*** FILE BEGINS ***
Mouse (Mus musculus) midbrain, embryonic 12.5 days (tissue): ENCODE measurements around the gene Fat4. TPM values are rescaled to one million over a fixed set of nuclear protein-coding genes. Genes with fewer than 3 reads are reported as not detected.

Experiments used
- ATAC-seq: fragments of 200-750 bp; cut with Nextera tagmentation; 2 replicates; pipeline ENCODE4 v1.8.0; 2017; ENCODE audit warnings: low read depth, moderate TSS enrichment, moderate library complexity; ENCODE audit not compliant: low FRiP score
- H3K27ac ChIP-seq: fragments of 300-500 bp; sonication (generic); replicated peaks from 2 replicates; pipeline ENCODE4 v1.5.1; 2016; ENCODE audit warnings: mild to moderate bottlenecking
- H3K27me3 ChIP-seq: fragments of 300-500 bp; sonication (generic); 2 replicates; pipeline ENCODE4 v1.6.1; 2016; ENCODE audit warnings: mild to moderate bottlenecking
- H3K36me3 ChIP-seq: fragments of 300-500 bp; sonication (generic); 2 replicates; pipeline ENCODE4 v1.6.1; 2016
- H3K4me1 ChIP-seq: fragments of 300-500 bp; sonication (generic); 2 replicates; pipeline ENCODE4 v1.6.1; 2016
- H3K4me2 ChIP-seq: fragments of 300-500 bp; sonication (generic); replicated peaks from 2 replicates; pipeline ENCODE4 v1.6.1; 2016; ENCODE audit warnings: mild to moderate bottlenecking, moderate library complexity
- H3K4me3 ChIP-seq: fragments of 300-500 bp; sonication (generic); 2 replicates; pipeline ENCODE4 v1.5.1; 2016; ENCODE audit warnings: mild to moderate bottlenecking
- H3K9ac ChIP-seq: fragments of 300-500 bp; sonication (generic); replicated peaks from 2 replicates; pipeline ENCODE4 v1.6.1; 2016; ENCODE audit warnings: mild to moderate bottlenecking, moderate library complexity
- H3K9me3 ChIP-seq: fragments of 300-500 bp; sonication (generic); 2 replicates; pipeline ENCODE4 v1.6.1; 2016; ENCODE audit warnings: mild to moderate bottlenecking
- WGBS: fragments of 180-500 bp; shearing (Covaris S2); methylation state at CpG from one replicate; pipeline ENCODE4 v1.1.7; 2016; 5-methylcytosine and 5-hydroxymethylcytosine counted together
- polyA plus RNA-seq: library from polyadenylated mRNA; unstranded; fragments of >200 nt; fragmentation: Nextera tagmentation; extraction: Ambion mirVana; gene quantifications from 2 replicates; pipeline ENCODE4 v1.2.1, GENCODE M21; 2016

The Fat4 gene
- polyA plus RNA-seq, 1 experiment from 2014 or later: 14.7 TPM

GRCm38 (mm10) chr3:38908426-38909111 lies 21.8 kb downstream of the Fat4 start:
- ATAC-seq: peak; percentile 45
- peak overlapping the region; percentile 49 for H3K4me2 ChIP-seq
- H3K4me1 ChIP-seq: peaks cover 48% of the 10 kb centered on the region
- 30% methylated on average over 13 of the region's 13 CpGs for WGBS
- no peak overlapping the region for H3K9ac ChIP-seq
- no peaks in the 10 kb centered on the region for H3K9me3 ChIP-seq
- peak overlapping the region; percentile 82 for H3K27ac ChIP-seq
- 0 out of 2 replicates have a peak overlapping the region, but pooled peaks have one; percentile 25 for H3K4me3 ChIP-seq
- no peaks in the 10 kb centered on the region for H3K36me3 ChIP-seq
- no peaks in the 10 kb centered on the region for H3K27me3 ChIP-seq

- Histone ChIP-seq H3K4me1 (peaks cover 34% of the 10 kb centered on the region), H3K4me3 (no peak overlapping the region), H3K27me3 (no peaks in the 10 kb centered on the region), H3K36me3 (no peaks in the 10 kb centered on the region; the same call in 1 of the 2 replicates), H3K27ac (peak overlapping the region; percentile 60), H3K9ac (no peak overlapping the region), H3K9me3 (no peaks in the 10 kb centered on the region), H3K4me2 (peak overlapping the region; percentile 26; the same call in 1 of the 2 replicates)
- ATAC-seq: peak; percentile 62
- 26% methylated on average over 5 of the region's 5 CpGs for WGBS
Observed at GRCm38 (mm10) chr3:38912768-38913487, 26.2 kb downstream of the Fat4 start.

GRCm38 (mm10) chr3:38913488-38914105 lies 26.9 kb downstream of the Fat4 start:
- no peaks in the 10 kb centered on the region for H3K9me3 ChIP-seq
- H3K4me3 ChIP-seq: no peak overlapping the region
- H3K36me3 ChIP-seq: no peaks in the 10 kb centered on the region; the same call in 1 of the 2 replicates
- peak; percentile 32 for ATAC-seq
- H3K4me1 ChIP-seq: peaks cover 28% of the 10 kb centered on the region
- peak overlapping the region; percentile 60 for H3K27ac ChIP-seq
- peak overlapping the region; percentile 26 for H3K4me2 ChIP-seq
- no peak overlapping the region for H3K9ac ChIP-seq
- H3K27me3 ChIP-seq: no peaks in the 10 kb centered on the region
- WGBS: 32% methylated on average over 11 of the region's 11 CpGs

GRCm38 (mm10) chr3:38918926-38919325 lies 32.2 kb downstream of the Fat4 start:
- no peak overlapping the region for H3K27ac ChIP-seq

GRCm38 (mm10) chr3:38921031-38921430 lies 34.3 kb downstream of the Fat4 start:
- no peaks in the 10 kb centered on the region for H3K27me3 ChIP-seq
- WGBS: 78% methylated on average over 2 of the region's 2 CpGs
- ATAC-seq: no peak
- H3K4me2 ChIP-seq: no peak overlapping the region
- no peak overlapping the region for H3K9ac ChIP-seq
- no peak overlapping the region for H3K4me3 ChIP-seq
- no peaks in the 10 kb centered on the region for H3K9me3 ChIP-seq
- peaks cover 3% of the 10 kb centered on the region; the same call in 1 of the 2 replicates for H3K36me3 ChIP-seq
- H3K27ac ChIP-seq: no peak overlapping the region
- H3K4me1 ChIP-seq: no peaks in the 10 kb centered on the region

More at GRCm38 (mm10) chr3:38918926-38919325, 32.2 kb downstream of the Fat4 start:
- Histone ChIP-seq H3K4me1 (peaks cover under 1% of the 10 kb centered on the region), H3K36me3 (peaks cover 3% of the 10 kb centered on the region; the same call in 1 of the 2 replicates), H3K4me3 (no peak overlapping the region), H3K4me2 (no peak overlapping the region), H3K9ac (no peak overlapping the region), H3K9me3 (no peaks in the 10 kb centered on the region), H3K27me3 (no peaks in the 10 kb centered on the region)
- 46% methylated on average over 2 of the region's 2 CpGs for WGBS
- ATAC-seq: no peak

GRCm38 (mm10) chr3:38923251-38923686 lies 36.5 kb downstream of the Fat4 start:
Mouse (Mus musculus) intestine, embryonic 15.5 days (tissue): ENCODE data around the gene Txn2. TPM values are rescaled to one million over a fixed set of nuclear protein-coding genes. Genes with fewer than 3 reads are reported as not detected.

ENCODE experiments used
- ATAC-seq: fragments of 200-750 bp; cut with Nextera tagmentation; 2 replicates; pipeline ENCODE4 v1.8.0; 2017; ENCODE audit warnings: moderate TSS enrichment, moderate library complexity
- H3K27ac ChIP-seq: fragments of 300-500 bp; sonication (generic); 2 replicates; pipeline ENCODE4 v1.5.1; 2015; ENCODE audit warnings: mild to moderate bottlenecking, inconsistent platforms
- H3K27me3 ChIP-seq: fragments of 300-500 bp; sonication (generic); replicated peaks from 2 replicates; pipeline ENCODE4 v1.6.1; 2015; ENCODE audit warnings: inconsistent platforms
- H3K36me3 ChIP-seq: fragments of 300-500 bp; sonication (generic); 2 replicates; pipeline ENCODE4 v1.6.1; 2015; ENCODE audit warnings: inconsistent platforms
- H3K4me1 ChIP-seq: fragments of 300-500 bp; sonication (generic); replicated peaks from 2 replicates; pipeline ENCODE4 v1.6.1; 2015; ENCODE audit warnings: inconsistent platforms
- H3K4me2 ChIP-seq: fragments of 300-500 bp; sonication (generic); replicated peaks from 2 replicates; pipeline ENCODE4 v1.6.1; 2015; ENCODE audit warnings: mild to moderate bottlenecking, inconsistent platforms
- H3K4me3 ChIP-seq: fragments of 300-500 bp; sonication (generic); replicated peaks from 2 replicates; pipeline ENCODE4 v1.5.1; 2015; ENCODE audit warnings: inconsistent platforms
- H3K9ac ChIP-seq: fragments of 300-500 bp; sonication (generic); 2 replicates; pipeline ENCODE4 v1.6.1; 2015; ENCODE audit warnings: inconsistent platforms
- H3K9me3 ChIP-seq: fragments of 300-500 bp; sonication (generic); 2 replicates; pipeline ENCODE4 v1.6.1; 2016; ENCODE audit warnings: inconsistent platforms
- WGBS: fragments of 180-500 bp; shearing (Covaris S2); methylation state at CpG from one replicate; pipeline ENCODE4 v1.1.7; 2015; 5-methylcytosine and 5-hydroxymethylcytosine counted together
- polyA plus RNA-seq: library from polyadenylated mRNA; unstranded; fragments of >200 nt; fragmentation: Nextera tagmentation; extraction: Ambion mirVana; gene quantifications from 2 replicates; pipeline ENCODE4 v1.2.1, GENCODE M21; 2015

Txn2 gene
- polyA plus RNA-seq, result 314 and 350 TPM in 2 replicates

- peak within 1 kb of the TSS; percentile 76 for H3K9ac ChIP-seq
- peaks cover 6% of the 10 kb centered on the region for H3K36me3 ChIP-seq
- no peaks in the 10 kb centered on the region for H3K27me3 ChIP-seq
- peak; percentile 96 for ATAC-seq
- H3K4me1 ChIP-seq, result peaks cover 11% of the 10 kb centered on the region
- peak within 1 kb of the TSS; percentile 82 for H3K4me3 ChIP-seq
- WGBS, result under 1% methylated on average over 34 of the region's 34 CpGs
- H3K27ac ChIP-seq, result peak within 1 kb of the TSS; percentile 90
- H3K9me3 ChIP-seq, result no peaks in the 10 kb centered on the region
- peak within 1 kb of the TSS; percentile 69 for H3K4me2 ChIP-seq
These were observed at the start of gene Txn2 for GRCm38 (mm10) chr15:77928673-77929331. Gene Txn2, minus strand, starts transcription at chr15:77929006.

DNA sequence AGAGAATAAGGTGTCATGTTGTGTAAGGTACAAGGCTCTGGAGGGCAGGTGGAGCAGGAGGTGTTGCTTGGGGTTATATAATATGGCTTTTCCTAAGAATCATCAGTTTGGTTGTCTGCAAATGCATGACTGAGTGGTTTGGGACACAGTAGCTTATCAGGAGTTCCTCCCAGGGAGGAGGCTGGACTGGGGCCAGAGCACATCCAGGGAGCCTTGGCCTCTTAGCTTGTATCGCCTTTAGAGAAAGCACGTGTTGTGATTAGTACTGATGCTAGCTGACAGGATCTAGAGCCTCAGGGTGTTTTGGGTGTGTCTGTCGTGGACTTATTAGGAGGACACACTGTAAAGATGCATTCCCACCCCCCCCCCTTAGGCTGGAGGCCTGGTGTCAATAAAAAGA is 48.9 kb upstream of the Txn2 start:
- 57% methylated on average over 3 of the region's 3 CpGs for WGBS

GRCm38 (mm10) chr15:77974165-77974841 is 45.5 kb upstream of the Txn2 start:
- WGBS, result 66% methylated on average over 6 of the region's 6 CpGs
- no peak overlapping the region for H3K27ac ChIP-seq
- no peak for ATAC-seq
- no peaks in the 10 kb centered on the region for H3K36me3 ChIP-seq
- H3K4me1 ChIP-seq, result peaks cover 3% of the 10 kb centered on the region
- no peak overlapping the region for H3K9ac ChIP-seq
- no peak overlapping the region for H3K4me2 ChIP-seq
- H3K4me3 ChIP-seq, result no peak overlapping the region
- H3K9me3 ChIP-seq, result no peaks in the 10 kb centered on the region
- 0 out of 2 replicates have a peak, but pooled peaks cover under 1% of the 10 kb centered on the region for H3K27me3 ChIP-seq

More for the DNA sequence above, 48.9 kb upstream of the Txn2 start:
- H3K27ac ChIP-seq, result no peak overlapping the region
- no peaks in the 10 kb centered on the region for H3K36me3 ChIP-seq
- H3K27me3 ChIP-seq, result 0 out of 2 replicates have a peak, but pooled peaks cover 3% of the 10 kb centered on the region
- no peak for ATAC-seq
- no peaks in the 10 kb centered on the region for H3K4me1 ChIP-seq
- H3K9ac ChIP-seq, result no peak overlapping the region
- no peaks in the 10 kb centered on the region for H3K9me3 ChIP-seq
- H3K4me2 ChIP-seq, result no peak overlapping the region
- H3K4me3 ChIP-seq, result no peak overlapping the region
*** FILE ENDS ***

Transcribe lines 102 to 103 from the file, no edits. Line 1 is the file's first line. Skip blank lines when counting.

- H3K27me3 ChIP-seq, result 0 out of 2 replicates have a peak, but pooled peaks cover 3% of the 10 kb centered on the region
- no peak for ATAC-seq